Attitudes toward age: the not-so-hidden bias
The faded photo of my grandmother was taken in the early 1930s. It shows a short, plump woman wearing a summer dress, her grey hair in a bun, a small straw hat atop her head, wireframe glasses on her nose. She looks like a nana, even though she was only in her early 50s.
That image of what an older person looks like still sticks with us today and is the reason people are shocked when I tell them I’m 75. “I thought you were in your 50s,” they say. Ok, some say 60s, but I still smile smugly as I do my squats and lunges at the gym.
Times have changed. Unfortunately, the business world hasn’t kept up. For many older workers, the high cost of living has pushed them back to work, while others, like me, want to return to work because they enjoy the engagement and camaraderie it provides.
A study of 5,000 workers and managers in seven countries by the nonprofit Generation found that people who are 45 or older make up a large share of the long-term unemployed. Hiring managers tend to view older job applicants negatively. One key insight from the survey is positive, however. Those same hiring managers also acknowledge that those workers perform on the job just as well as, or even better than, their peers who are a decade younger.
When asked if I’m retired, I respond that I don’t understand that word. Don’t get me wrong. Like most people who spend several decades building a career, I looked forward to leaving the workday life behind.
I didn’t have the type of career that ends with the gift of a watch and a cake surrounded by clapping co-workers. I held serial jobs over the course of more than 45 years, each offering more income and more responsibilities. Nevertheless, I began to think about the next chapters. Plural.
Turns out, the next chapter was joining the Peace Corps as a “response volunteer” assigned to provide marketing services for the 2018 MicroGames and the Yap Visitors Bureau. The young man who coordinated the volunteers in Yap told me that he couldn’t believe someone who was 69 would be able to do the work required.
Ageism rears its ugly head.
He soon saw that my age was not a factor. My skills, knowledge and background were what counted.
When that gig ended, I remained in Yap and became a freelance writer, a skill I honed throughout my career and now use to write articles for the Pacific Island Times and other regional and international media. It doesn’t pay much, but that isn’t my goal. My goal is to stay engaged in work where talent, not age, matters.
After five years in Yap, I moved to Guam in mid-2021 and began to check the job listings on Indeed.
Although my birth and college graduation dates are absent on my resume, my listed job history extends back 30 years, when I held the title of senior vice president, and leads up to my final job as chief operating officer at the public relations agency for one of the largest brands in the world.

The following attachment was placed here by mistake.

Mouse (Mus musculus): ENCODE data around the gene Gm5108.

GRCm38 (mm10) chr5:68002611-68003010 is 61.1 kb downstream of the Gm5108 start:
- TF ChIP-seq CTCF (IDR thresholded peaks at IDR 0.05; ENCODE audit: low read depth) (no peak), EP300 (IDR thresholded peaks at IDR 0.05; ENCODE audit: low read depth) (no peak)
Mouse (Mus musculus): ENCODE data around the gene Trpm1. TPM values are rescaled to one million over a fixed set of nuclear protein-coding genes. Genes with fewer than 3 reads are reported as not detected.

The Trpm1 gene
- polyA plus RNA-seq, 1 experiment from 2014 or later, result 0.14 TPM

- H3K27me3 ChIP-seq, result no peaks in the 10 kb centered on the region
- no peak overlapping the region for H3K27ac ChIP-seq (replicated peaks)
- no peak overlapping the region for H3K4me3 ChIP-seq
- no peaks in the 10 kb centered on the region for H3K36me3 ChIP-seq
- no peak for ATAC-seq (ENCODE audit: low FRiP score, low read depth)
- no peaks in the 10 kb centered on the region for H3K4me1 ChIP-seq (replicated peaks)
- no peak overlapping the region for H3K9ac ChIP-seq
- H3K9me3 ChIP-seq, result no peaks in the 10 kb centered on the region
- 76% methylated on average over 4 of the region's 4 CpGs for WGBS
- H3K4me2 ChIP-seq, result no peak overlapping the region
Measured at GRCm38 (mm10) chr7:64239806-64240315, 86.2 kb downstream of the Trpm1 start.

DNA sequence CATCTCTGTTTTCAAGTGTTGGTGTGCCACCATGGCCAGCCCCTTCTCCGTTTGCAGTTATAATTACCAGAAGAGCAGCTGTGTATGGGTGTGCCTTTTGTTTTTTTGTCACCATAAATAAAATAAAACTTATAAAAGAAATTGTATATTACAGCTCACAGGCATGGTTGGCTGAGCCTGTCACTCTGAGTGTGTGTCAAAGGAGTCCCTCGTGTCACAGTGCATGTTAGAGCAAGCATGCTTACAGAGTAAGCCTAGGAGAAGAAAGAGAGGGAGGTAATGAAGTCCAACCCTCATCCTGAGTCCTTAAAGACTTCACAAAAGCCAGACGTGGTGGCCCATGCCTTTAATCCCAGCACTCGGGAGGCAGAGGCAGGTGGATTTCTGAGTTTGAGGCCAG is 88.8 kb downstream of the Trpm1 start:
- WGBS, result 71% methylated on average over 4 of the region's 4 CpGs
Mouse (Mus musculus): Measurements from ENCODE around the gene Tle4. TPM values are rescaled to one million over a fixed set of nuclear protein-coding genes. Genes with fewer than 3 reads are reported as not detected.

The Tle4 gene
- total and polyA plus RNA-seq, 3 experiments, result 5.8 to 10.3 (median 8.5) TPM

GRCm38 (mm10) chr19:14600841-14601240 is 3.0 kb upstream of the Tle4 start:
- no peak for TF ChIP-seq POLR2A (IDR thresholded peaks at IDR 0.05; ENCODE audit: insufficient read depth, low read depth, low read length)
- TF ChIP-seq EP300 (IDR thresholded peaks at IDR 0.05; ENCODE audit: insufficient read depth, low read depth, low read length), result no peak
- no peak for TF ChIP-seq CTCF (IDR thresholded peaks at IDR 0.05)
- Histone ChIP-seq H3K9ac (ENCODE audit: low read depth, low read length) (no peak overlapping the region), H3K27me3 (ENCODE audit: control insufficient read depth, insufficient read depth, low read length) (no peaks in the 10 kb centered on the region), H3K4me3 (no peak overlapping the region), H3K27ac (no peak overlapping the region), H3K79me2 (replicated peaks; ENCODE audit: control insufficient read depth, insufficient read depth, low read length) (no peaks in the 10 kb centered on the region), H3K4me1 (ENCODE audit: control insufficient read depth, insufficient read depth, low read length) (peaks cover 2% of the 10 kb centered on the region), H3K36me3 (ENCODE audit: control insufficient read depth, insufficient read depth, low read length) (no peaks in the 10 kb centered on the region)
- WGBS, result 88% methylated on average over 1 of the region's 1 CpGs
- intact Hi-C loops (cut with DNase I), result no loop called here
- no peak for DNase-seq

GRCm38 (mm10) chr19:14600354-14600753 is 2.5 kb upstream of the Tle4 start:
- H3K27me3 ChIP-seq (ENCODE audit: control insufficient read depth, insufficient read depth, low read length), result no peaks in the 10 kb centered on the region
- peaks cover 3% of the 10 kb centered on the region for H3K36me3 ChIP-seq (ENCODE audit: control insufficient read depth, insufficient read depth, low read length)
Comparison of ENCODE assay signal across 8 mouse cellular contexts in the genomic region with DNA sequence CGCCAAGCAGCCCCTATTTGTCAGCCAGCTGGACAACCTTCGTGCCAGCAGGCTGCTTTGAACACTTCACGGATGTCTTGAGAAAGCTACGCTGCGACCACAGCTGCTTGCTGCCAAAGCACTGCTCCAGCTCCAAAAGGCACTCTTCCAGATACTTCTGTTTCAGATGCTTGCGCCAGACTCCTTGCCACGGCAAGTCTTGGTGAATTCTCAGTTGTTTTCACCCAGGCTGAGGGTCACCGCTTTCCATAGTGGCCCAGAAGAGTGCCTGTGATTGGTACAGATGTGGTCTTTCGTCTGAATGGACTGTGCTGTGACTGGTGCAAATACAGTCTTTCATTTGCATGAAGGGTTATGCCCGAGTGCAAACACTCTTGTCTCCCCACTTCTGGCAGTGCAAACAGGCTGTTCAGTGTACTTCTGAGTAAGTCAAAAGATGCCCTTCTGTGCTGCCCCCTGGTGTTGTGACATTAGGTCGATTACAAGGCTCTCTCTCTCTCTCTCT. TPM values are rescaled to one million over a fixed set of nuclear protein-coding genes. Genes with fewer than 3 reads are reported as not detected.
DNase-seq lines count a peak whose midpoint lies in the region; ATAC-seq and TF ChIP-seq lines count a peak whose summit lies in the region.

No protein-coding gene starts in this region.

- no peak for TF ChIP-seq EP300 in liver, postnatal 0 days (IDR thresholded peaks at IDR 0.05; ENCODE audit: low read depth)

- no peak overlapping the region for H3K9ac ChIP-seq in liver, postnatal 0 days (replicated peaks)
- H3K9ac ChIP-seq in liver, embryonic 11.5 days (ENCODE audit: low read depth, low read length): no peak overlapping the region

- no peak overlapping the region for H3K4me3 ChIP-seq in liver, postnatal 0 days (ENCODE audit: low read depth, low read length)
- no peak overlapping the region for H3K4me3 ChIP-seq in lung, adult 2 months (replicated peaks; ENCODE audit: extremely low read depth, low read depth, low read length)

It’s easy to deduce from my resume that I’m not mid-career seeking a new opportunity, nor did I grow full-blown from the head of Zeus as a senior vice president.
One job was a natural fit – marketing director for a bank. I had several clients in the financial services industry over the years, so I revised and uploaded my resume focusing on that experience, added a cover letter, and hit “send.”
Crickets. The job is still on Indeed.
When I turned 40, it was not unusual for women to feel they’d hit a wall due to age bias. But times were a’changin’ and I found that I had many more years left. Now that I’m a septuagenarian, I’ve hit the same wall again.
A friend who’s my age went for an interview recently at a medical clinic here in Guam. Highly qualified for the job after years of nursing experience, she was met by two young staff members. Showing her to an office, they went down a list of prepared questions including, “Where would you like to be in five years?” She replied, “On a beach in southern France.” The questions were bound to eliminate her from the clinic’s search.
I always laugh when asked in an interview if I know how to use a computer. I reply, “Have you heard of a Wang word processor?” They haven’t, they say with a puzzled look. “A Wang was my first office computer 40 years ago,” I say. “I’m proficient in most software and use social media and other digital tools daily.”
Do they ask a 35-year-old applicant if they know how to use a computer? Highly doubtful.
Statisticians who compile unemployment data often assume that retirees have no interest in working. Combined with stereotypes of people over the age of 50 that we look like my grandmother in that photo, are physically and mentally infirm, require salaries equal to what we once made, and will be a burden on a company’s health insurance, employers are leaving out a significant portion of experienced, capable workers who, research shows, are more likely to show up for work on time and less likely to call in sick.
We also offer years of experience that equate to better, faster problem-solving. And those of us over 65 probably have Medicare.
It would be in the best interest of companies to acknowledge and eliminate age bias when hiring and select the most qualified candidate for the job. Assess your hiring practices, train the staff who conduct the interviews, and adjust the questions you ask.
Granted, at my age I won’t be with your company for the next 20 years, but at a time when millennials jump from job to job faster than a flea from a hot skillet, I will probably stay much longer.
After a long career as a senior marketing executive, Joyce McClure traded the island of Manhattan for the island Yap as a Peace Corps response volunteer in 2016. She is now a freelance writer and photographer living in Guam. Send feedback to email@example.com